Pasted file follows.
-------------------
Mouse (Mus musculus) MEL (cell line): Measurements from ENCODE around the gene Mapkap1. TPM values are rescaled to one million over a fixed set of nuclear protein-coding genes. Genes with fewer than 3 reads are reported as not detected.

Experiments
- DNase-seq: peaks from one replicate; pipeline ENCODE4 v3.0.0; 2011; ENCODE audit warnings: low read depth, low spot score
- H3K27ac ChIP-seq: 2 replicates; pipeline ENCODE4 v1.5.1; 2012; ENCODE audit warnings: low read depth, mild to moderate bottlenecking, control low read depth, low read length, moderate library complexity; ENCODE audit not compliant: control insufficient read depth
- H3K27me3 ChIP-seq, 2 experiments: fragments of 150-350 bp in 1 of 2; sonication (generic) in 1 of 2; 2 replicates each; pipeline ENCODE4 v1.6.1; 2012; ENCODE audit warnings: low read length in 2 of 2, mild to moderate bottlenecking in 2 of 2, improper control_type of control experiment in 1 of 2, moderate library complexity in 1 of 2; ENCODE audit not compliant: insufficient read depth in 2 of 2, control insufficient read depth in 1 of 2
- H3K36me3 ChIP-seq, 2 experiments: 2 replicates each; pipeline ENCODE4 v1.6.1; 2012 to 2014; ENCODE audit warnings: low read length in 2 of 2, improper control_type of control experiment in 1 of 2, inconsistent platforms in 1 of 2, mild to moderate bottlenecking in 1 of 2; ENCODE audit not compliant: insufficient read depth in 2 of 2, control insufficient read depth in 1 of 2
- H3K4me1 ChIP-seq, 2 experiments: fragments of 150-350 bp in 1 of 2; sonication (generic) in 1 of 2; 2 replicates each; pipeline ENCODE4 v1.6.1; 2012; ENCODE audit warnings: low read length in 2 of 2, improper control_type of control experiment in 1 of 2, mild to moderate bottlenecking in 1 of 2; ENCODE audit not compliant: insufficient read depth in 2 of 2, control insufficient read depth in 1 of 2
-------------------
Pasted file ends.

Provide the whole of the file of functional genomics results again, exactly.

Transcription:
Mouse (Mus musculus) MEL (cell line): Measurements from ENCODE around the gene Mapkap1. TPM values are rescaled to one million over a fixed set of nuclear protein-coding genes. Genes with fewer than 3 reads are reported as not detected.

Experiments
- DNase-seq: peaks from one replicate; pipeline ENCODE4 v3.0.0; 2011; ENCODE audit warnings: low read depth, low spot score
- H3K27ac ChIP-seq: 2 replicates; pipeline ENCODE4 v1.5.1; 2012; ENCODE audit warnings: low read depth, mild to moderate bottlenecking, control low read depth, low read length, moderate library complexity; ENCODE audit not compliant: control insufficient read depth
- H3K27me3 ChIP-seq, 2 experiments: fragments of 150-350 bp in 1 of 2; sonication (generic) in 1 of 2; 2 replicates each; pipeline ENCODE4 v1.6.1; 2012; ENCODE audit warnings: low read length in 2 of 2, mild to moderate bottlenecking in 2 of 2, improper control_type of control experiment in 1 of 2, moderate library complexity in 1 of 2; ENCODE audit not compliant: insufficient read depth in 2 of 2, control insufficient read depth in 1 of 2
- H3K36me3 ChIP-seq, 2 experiments: 2 replicates each; pipeline ENCODE4 v1.6.1; 2012 to 2014; ENCODE audit warnings: low read length in 2 of 2, improper control_type of control experiment in 1 of 2, inconsistent platforms in 1 of 2, mild to moderate bottlenecking in 1 of 2; ENCODE audit not compliant: insufficient read depth in 2 of 2, control insufficient read depth in 1 of 2
- H3K4me1 ChIP-seq, 2 experiments: fragments of 150-350 bp in 1 of 2; sonication (generic) in 1 of 2; 2 replicates each; pipeline ENCODE4 v1.6.1; 2012; ENCODE audit warnings: low read length in 2 of 2, improper control_type of control experiment in 1 of 2, mild to moderate bottlenecking in 1 of 2; ENCODE audit not compliant: insufficient read depth in 2 of 2, control insufficient read depth in 1 of 2